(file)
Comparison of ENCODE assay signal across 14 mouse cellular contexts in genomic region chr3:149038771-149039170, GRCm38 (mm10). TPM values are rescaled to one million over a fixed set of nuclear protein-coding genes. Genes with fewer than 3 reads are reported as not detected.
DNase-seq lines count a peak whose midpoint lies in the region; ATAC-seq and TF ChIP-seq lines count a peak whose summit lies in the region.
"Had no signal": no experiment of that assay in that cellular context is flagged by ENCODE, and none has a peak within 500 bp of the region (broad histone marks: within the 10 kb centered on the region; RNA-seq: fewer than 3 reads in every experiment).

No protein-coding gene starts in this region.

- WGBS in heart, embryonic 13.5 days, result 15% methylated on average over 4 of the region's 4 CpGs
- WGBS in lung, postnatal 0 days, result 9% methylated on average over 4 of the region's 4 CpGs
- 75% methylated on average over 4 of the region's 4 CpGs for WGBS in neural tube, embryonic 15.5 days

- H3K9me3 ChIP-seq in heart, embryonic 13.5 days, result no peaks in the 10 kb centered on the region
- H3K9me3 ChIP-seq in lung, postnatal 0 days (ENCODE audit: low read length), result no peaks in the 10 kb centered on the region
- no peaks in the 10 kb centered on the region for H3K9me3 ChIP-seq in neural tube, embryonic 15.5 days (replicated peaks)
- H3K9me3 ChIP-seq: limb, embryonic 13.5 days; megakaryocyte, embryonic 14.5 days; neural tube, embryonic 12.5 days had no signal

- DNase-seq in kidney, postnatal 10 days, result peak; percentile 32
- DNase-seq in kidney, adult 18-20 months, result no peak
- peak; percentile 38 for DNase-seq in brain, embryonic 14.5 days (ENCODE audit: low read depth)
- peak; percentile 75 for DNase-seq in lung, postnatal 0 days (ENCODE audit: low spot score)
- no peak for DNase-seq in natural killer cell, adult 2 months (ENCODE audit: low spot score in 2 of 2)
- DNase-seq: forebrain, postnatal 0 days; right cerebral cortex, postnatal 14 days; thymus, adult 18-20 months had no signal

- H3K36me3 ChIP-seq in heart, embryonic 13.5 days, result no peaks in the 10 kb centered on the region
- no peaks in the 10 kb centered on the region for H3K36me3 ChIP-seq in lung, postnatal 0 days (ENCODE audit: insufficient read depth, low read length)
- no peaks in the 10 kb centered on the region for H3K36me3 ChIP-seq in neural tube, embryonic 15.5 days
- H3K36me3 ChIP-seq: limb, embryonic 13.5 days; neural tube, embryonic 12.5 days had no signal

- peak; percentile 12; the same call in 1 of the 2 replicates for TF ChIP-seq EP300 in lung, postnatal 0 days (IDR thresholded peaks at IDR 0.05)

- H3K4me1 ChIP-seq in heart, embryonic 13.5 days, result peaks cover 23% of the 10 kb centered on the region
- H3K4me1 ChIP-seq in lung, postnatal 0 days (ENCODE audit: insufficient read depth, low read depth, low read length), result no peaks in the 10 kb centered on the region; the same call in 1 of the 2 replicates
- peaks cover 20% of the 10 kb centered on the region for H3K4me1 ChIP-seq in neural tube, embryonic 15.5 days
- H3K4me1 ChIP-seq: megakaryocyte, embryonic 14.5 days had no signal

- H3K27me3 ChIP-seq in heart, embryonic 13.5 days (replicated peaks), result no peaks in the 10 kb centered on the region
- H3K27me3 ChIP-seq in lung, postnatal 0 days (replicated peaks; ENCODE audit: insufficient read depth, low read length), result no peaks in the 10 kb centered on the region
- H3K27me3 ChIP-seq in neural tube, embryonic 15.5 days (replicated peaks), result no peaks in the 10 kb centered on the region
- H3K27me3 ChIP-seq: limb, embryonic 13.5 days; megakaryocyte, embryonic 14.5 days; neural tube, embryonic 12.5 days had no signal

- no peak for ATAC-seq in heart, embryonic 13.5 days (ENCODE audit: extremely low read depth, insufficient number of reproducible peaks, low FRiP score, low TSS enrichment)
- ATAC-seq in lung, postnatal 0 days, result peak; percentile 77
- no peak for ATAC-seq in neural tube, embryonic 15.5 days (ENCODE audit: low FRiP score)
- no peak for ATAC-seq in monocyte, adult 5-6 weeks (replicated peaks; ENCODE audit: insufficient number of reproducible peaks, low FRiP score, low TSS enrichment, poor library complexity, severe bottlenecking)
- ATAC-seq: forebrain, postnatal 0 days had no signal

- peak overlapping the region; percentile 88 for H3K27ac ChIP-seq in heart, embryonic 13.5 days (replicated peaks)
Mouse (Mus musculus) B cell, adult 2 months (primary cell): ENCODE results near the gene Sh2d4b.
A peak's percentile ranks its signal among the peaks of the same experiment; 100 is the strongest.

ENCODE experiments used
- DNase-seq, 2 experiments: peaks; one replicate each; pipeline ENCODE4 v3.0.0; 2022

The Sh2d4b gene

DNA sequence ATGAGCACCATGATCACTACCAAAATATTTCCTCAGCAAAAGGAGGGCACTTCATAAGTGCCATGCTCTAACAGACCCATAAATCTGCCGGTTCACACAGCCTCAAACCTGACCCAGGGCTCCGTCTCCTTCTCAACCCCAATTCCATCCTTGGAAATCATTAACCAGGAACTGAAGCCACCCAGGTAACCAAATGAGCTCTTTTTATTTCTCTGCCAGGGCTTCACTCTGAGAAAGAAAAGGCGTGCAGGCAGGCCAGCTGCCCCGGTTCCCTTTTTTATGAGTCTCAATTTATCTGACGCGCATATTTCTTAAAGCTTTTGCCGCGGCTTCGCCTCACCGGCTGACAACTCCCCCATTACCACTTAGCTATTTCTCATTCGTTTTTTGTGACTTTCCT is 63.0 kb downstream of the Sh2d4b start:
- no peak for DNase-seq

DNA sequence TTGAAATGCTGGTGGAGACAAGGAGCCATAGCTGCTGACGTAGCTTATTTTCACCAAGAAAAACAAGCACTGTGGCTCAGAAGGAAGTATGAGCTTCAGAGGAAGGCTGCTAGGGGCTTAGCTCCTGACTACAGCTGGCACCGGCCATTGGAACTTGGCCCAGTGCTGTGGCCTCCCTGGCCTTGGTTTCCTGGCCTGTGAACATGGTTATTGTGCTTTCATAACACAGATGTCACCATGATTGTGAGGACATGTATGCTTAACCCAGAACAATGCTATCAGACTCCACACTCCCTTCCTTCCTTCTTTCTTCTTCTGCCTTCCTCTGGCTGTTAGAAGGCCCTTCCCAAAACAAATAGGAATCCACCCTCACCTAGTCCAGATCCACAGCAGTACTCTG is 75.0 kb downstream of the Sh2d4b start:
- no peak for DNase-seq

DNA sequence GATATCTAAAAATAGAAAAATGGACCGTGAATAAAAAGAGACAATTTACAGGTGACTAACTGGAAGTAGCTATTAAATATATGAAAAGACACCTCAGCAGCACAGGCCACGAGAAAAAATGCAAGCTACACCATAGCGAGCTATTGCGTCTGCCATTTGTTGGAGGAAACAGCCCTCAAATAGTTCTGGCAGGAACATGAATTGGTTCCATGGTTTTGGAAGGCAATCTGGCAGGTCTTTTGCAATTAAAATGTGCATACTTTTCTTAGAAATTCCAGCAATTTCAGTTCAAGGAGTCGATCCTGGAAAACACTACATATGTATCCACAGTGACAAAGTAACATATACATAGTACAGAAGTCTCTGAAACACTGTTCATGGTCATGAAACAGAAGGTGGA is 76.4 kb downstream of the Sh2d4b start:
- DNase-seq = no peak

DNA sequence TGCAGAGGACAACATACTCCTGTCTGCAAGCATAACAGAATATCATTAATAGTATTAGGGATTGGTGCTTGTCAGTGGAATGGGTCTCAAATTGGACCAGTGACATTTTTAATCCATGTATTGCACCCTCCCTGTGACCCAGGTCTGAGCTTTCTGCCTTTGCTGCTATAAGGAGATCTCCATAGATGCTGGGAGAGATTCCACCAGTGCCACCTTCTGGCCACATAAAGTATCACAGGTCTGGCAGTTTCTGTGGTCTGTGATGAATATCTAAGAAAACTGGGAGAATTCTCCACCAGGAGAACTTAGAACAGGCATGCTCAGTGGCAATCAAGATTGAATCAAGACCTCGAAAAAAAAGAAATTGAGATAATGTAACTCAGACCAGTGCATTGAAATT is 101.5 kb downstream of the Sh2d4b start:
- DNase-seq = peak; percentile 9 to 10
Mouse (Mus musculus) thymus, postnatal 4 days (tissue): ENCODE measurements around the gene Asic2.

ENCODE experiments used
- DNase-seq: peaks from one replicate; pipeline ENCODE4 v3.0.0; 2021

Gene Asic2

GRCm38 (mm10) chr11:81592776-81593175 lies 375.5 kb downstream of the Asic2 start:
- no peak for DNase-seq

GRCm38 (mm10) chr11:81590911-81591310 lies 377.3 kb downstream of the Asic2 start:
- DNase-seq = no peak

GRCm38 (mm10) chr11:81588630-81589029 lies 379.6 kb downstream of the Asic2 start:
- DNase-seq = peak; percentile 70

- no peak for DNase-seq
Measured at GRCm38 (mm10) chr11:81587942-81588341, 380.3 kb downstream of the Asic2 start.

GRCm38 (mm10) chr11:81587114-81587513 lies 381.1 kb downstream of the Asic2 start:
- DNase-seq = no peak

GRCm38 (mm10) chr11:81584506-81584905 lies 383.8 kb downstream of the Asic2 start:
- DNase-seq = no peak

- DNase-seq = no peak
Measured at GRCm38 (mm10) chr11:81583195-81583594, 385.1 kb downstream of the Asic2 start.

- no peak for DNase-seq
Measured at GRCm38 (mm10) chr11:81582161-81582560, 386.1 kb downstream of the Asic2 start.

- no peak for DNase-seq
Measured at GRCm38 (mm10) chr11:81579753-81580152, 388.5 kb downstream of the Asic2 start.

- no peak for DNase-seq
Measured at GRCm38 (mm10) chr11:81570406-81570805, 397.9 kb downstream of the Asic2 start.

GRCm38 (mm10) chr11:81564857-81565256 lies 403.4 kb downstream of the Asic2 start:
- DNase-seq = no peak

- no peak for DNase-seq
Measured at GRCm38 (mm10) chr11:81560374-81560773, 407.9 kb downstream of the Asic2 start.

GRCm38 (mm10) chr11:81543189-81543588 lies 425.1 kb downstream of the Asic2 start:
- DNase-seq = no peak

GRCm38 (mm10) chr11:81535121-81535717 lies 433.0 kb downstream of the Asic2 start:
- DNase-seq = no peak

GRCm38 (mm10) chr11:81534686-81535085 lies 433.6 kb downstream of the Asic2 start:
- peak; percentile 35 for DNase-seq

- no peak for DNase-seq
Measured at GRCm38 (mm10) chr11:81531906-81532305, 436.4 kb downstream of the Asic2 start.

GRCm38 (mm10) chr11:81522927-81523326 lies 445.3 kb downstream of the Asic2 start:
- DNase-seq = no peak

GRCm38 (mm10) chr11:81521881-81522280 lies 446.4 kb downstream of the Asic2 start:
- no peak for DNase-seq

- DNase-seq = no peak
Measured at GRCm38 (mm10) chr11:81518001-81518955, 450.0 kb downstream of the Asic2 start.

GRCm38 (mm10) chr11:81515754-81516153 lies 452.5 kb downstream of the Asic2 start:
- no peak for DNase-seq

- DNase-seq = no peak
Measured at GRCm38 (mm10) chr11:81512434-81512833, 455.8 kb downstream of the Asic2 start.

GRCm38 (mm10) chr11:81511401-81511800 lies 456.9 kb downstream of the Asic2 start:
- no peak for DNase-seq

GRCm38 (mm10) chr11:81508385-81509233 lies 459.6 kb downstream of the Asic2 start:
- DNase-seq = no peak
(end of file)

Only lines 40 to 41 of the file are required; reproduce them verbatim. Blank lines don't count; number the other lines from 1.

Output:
- DNase-seq, 2 experiments: peaks; one replicate each; pipeline ENCODE4 v3.0.0; 2022

The Sh2d4b gene